Christian Platonism

Rediscovering Ancient Wisdom

Philo – Tree of Life (3)

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Philo – Tree of Life (3)

Philo of Alexandria (Philo Judaeus; c. 20 BC – c. 50 AD)

Allegorical Interpretation 1.17.56-1.18.62

XVII. (56) And God caused to rise out of the earth every tree which is pleasant to the sight and good for food, and the tree of life he raised in the middle of the Paradise, and also the tree of the knowledge of good and evil. [Genesis 2.9]

[Philo picks up on the fact that the trees are both pleasant to sight and good for food and interprets this.]

He here gives a sketch of the trees of virtue which he plants in the soul. And these are the particular virtues, and the energies in accordance with them, and the good and successful actions, and the things which by the philosophers are called fitting; (57) these are the plants of the Paradise. Nevertheless, he describes the characteristics of these same trees, showing that that which is desirable to be beheld is likewise most excellent to be enjoyed. For of the arts some are theoretical and not practical, such as geometry and astronomy. Some, again, are practical and not theoretical, such as the art of the architect, of the smith, and all those which are called mechanical arts. But virtue is both theoretical and practical; for it takes in theory, since the road which leads to it is philosophy in three of its parts–the reasoning, and the moral, and the physical part. It also includes action; for virtue is art conversant about the whole of life; and in life all actions are exhibited. (58) Still, although it takes in both theory and practice, nevertheless it is most excellent in each particular. For the theory of virtue is thoroughly excellent, and its practice and observation is a worthy object to contend for. On which account Moses says that the tree was pleasant to the sight, which is a symbol of theoretical excellence; and likewise good for food, which is a token of useful and practical good.

XVIII. (59) But the tree of life is that most general virtue which some people call goodness; from which the particular virtues are derived, and of which they are composed. And it is on this account that it is placed in the centre of the Paradise; having the most comprehensive place of all, in order that, like a king, it may be guarded by the trees on each side of it. But some say that it is the heart that is meant by the tree of life; since that is the cause of life, and since that has its position in the middle of the body, as being, according to them, the dominant part of the body. But these men ought to be made aware that they are expounding a doctrine which has more reference to medical than to natural science. But we, as has been said before, affirm that by the tree of life is meant the most general virtue. (60) And of this tree Moses expressly says, that it is placed in the middle of the paradise; but as to the other tree, that namely of the knowledge of good and evil, he has not specified whether it is within or outside of the Paradise; but after he has used the following expression, “and the tree of the knowledge of good and evil,” he says no more, not mentioning where it is placed, in order that any one who is uninitiated in the principles of natural philosophy, may not be made to marvel at his knowledge. (61) What then must we say? That this tree is both in the Paradise and also out of it. As to its essence, indeed, in it; but as to its power, out of it. How so? The dominant portion of us is capable of receiving everything, and resembles wax, which is capable of receiving every impression, whether good or bad. In reference to which fact, that supplanter Jacob makes a confession where he says, all these things were made for Me. [Genesis 42:36]. For the unspeakable formations and impression of all the things in the universe, are all borne forward into, and comprehended by the soul, which is only one. When, therefore that receives the impression of perfect virtue, it has become the tree of life; but when it has received the impression of vice, it has then become the tree of the knowledge of good and evil, and vice and all evil have been banished from the divine company. Therefore the dominant power which has received it is in the Paradise according to its essence; for there is in it that characteristic of virtue, which is akin to the Paradise. But again, according to its power it is not in it, because the form of virtue is inconsistent with the divine operations; (62) and what I here say, any one may understand in this manner. At this moment, the dominant part is in my body, according to its essence, but according to its power it is in Italy, or Sicily, when it applies its consideration to those countries, and in heaven when it is contemplating the heaven. On which principle it often happens that some persons who are in profane places, according to their essence, are in the most sacred places, thinking of those things which relate to virtue. And again, others who are in the temples of the gods, and profane in their minds, from the fact of their minds receiving a change for the worse, and evil impressions; so that vice is neither in the Paradise, nor not in it. For it is possible that it may be in it according to its essence, but it is not possible that it should be according to its power.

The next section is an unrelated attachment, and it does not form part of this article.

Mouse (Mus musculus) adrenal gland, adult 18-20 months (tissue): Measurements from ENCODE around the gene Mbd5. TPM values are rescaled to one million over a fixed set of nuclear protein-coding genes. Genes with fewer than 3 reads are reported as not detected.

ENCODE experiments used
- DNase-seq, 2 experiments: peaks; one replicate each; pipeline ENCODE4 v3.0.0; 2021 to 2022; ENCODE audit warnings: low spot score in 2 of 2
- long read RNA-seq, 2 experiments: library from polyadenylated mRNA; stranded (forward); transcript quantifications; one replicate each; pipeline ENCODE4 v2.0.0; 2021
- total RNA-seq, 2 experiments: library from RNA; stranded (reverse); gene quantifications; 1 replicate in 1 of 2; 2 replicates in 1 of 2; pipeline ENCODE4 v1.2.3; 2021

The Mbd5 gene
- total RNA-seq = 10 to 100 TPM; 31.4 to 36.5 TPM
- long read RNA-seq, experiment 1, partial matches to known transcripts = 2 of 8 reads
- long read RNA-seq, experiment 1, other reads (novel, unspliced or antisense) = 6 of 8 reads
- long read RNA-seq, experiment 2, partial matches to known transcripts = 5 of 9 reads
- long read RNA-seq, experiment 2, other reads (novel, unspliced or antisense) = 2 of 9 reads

Yonge, Charles Duke. The Works of Philo Judaeus, the Contemporary of Josephus, translated from the Greek, 4 volumes. London: Bohn, 1854-55. (Reprinted in a single volume, Peabody Mass.: Hendrickson, 1993.)

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Written by John Uebersax

January 3, 2009 at 7:17 pm

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